It begins with a prayer. “May you be strong with all the strength that comes from his glorious power, and may you be prepared to endure everything with patience.” We need to be strong. We need to endure. We need to face crucifixion moments with the power of God’s love.
And we can, because we worship the king of all creation, the king in whom all things hold together, even despite the power of sin. We can because of what Christ has done.
Listen one more time to Colossians. In Christ, God “has rescued us from the power of darkness.” God has “transferred us into the kingdom of his beloved Son, in whom we have redemption.” Through Christ, “God was pleased to reconcile to himself all things, whether on earth or in heaven, by making peace through the blood of his cross.”
Of course we live in a world of sin and darkness, in which the cross remains a constant possibility. But we are the people of God. We are part of God’s kingdom even now. We see crucifixion moments, and we see through them to the resurrection waiting to shine forth.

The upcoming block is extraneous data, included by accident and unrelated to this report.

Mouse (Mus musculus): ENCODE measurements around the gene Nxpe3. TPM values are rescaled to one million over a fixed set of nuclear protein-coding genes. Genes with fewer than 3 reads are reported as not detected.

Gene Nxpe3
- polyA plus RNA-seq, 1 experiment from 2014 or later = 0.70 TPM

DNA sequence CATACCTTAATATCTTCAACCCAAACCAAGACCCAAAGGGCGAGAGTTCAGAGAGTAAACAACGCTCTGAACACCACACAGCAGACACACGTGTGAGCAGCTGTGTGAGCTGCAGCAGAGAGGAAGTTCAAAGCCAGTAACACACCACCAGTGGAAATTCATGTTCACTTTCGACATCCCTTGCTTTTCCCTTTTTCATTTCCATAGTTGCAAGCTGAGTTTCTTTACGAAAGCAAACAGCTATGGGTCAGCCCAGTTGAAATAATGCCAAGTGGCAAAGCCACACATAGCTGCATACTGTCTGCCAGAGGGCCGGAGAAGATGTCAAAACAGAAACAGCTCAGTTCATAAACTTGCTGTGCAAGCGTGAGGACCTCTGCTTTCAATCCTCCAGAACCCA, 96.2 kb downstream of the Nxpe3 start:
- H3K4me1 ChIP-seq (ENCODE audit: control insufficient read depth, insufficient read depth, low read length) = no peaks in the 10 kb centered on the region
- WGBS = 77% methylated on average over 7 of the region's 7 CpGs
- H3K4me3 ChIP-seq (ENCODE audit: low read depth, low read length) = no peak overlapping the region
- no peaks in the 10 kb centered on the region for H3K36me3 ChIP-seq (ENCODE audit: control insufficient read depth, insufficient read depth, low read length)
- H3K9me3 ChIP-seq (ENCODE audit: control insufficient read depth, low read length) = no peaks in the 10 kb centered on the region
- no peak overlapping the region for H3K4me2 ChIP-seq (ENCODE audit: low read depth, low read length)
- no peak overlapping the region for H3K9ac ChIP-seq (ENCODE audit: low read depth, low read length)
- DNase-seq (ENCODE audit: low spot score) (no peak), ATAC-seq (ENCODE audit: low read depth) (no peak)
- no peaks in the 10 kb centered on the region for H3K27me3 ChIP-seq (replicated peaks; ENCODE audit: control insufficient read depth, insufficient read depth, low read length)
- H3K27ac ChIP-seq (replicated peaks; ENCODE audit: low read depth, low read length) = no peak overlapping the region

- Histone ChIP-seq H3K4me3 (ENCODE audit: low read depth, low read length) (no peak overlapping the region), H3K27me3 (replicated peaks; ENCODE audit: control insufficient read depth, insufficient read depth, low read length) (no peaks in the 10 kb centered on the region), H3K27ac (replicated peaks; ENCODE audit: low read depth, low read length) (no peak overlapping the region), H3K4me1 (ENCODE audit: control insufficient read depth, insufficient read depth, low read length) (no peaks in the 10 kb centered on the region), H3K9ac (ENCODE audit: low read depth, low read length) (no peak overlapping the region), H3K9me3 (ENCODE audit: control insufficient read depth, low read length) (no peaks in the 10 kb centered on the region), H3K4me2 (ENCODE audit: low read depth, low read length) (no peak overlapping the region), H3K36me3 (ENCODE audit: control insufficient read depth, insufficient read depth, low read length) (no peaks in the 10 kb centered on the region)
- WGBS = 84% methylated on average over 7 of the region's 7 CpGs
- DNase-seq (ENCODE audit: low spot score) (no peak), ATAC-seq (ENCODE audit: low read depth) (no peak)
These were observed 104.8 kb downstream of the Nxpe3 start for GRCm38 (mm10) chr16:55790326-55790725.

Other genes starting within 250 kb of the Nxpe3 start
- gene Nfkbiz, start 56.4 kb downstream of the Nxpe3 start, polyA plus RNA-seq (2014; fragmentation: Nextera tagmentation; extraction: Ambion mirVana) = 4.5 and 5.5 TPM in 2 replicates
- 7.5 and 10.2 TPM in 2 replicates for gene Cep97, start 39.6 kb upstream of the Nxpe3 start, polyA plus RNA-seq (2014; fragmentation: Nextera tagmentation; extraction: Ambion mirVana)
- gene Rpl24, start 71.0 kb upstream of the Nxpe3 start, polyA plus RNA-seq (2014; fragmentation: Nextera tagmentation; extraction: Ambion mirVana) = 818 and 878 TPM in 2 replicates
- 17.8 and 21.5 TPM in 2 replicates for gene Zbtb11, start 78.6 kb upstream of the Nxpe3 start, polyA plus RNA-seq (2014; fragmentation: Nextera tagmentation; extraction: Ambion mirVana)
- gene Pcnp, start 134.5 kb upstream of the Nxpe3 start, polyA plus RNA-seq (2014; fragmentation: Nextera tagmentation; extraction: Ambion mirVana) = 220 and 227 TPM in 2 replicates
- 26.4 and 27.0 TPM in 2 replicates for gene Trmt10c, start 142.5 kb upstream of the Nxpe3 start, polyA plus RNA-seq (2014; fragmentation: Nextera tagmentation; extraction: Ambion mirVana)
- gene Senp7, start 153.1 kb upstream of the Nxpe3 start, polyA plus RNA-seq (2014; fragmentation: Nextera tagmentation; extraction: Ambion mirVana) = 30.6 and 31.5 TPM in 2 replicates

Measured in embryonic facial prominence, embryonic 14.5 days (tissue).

Just that power of seeing, that ability to see resurrection even in the face of crucifixion, is already an incredible gift.
But God calls us to more. God calls us to be like those people who responded to the graffiti with actions. God calls us to be agents of resurrection in our world. That is what it means to serve our divine King.
And so, on this day, I give thanks to God for the redemption of Jesus Christ. I give praise to Christ our King, who brings life and love out of hatred and death. And I pray that we may be messengers and agents of Christ’s kingdom in our world.
In the name of Jesus Christ, king of kings and lord of lords. Amen.